The Drummer Inside Won’t Quit
Roman Castillo, a T8 paraplegic from Albuquerque, N.M., is the definition of strength. He was injured in 2005 at the age of 37 in a home burglary shooting. “Getting shot four times is a trauma I don’t wish on my worst enemy,” he says. “And I was angry at myself for what? I don’t know, maybe for living in that apartment,” he says. Castillo’s home was invaded by two unknown men who attempted to kill him. “When he fired a shot, the gun misfired, which gave me a chance to fight.”
One shot entered his neck just to the left of his left shoulder. “It pierced my lung, and a .38 bullet is lodged in my spine. Then I heard, ‘Son, you have to finish him,’ and he shot me point blank in the back of my head.’” By some miracle, Castillo survived.
What proved difficult was his psychological recovery. Castillo was scared the intruders might come to the hospital to finish their job, and he was beginning to experience post-traumatic stress syndrome. He had to fight back hard on that. How did he do it? By thinking about his two young children and how they needed him.
He also worked hard to recover his drumming skills, being a professional musician pre-injury. His doctor even let him bring his drum set into the hospital. “Having my drums at the rehabilitation hospital allowed the technicians to see which muscles needed to be worked on most.” And to play the bass line, he tunes his floor toms to sound bass-like.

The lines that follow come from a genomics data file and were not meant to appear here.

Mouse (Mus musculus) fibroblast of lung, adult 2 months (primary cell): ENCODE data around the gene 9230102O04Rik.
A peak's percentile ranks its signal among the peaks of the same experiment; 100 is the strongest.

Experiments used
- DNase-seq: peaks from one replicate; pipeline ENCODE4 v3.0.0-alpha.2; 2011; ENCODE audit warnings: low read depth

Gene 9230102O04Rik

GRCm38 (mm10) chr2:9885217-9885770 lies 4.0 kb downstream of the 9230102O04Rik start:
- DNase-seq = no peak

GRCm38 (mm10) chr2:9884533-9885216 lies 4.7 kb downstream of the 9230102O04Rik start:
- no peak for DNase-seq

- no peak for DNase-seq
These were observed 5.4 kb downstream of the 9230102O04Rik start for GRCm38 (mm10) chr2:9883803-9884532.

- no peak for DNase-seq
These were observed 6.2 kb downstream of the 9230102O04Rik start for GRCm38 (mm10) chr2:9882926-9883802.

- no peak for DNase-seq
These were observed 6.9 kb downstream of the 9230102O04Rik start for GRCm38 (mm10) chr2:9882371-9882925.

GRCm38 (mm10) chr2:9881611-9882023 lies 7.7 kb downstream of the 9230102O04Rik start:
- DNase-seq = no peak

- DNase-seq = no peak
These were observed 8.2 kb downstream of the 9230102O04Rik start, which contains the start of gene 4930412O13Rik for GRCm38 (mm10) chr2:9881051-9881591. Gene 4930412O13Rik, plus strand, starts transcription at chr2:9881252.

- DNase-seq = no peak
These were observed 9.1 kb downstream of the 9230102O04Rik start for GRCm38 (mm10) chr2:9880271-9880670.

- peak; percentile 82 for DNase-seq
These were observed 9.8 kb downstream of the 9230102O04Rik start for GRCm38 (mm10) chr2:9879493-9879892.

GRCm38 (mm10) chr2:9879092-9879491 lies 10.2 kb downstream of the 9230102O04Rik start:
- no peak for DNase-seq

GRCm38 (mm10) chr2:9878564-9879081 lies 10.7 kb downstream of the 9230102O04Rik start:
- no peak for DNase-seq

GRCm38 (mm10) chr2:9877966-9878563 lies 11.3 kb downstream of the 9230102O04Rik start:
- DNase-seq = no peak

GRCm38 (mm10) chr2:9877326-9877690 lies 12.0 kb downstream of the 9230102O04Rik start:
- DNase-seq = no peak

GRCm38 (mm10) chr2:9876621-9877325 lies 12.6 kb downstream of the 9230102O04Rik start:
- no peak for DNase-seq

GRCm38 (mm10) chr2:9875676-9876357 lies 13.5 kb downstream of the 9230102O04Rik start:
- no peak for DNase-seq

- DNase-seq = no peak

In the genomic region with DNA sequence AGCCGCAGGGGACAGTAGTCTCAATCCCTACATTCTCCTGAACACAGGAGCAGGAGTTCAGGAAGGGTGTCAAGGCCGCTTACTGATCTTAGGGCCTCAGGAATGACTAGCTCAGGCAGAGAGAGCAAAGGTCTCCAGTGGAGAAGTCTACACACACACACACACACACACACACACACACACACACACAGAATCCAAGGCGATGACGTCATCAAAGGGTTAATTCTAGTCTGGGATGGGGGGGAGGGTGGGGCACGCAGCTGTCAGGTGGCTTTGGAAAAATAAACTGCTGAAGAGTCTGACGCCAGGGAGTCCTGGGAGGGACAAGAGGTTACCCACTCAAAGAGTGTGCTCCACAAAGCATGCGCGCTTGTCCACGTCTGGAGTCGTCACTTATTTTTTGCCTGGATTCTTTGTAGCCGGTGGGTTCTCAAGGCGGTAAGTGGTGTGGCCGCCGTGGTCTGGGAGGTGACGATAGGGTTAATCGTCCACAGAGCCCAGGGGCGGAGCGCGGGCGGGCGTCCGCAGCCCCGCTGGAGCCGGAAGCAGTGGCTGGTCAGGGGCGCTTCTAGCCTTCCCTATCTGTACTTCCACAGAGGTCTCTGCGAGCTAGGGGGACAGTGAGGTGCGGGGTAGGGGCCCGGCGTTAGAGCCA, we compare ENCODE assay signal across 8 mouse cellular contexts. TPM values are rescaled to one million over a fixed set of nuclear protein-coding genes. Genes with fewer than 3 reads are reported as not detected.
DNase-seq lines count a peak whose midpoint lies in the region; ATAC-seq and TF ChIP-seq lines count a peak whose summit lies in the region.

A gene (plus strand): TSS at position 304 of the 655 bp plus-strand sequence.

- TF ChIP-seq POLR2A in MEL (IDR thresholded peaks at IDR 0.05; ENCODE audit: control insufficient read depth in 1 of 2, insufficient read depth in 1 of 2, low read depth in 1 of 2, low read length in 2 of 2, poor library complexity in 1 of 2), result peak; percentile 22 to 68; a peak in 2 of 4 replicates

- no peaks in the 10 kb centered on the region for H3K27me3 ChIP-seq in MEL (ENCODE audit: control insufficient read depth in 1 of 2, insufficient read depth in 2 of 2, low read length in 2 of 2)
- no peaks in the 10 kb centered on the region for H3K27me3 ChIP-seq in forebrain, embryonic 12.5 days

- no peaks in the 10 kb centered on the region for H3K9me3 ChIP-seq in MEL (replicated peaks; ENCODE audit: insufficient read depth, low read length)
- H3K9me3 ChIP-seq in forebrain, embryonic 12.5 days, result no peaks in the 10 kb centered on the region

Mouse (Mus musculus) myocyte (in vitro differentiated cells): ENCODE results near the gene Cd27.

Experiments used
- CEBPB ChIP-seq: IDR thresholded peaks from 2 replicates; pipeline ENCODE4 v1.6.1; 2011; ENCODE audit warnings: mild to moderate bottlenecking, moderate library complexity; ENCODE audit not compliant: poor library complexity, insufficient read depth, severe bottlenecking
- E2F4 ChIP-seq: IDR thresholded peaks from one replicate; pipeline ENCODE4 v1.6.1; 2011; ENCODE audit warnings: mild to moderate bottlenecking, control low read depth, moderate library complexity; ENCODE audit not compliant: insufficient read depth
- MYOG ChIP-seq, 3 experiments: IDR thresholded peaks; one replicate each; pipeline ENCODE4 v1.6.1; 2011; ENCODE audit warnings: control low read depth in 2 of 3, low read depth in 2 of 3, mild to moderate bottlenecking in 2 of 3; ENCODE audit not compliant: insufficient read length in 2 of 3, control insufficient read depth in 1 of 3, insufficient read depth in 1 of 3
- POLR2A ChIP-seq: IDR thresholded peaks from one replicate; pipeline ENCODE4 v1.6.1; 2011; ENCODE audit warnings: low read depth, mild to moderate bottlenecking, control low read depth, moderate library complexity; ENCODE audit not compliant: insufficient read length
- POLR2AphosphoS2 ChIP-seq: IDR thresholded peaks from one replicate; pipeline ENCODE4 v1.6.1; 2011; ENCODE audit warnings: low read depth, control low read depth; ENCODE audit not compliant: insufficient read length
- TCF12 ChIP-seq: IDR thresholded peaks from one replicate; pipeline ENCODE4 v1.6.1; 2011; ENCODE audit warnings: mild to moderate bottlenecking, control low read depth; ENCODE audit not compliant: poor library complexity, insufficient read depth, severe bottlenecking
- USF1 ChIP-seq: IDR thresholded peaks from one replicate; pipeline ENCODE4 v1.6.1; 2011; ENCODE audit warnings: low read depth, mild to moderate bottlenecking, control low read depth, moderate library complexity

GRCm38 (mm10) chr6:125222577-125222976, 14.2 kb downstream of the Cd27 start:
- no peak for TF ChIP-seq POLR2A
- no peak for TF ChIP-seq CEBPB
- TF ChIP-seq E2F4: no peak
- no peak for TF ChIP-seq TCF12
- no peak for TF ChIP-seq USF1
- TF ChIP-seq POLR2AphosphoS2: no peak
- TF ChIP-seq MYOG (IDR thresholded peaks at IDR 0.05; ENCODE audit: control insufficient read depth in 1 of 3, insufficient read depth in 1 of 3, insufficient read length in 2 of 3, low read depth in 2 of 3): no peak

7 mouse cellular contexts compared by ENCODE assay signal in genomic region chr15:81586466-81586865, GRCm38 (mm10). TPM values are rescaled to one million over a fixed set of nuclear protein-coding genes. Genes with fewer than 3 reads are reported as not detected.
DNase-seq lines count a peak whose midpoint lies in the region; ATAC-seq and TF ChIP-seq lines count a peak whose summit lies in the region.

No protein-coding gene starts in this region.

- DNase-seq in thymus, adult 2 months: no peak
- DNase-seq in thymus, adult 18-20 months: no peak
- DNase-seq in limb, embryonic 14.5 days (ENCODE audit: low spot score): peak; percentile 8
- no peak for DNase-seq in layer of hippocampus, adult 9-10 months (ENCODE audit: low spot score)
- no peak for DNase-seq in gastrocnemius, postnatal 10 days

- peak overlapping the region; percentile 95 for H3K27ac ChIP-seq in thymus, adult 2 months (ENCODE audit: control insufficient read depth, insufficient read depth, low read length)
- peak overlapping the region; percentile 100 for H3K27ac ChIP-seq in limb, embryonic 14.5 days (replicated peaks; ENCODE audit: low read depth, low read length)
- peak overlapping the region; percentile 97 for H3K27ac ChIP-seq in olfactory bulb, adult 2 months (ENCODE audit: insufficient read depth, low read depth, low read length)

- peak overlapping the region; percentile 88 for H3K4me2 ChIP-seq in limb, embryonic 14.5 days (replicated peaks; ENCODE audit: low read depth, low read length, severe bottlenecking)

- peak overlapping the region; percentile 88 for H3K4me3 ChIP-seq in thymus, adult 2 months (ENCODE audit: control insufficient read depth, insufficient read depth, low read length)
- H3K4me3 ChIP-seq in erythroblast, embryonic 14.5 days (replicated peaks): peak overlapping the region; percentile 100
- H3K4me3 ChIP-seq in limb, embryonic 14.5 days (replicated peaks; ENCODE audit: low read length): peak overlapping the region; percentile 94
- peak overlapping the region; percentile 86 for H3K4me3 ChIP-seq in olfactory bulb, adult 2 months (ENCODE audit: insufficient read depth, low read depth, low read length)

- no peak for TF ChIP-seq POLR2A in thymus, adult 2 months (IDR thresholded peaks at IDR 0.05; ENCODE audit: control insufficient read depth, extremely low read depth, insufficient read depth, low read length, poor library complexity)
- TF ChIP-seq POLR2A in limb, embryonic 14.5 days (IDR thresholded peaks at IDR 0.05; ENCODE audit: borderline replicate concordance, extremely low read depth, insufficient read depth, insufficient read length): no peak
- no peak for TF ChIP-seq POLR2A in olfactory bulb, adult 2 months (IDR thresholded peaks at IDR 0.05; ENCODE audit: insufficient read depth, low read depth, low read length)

Two years post-injury, Castillo went on to participate in a drum-playing competition, “shocking the world,” he says, finally getting his groove back, and showing that paras can indeed play the drums just as well as anyone.
Watch Castillo play drums at www.youtube.com/watch?v=ltdGSbyrFzQ
Seated Fashion Gets Museum Treatment
For those in the Toronto area or for anyone planning on visiting this very accessible city anytime between now and next January, you’ll want to check out the groundbreaking textile exhibit at the Royal Ontario Museum — Fashion Follows Form: Designs for Sitting.
This exhibit features three of the most innovative adaptive garments created by Izzy Camilleri — her vertically split leather coat, her trench coat cut high in the back, and her wedding gown — all of which are designed for the seated form. In the exhibit, Izzy’s garments are placed alongside garments from the 18th and 19th centuries also made for sitting, including a pair of 18th century breeches, a dolman made to handle a large bustle and a stunning 19th century riding side-saddle habit.
Look for Camilleri’s iconic pieces, too, such as the silver coat she made for Meryl Streep in The Devil Wears Prada.
Universal Hand-Free Phoning
For those with limited arm movement who can’t use touchscreens, Tecla is a burgeoning technology that allows you to use your wheelchair’s auxiliary controls on your cell phone. So now you can use your phone as easily as your wheelchair. It’s Android, iPhone and iPad compatible.
Go to gettecla.com